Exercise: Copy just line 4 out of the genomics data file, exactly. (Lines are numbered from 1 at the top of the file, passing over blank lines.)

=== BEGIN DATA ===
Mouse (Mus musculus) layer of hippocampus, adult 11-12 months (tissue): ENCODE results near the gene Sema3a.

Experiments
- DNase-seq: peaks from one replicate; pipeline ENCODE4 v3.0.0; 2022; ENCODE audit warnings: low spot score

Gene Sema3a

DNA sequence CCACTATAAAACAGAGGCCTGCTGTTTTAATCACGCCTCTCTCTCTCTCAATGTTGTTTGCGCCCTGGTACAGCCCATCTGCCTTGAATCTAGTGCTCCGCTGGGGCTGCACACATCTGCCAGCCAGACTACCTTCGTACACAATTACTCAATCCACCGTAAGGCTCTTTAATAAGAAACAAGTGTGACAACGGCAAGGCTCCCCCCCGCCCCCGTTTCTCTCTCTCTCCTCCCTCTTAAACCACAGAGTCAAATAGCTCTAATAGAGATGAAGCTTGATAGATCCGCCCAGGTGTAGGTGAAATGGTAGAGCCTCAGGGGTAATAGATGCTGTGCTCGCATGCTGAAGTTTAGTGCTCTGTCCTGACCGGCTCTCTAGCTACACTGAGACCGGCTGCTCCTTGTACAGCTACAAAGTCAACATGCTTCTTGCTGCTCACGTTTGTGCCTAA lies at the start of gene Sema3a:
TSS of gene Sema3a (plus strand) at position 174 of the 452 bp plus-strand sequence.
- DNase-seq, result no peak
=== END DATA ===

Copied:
Gene Sema3a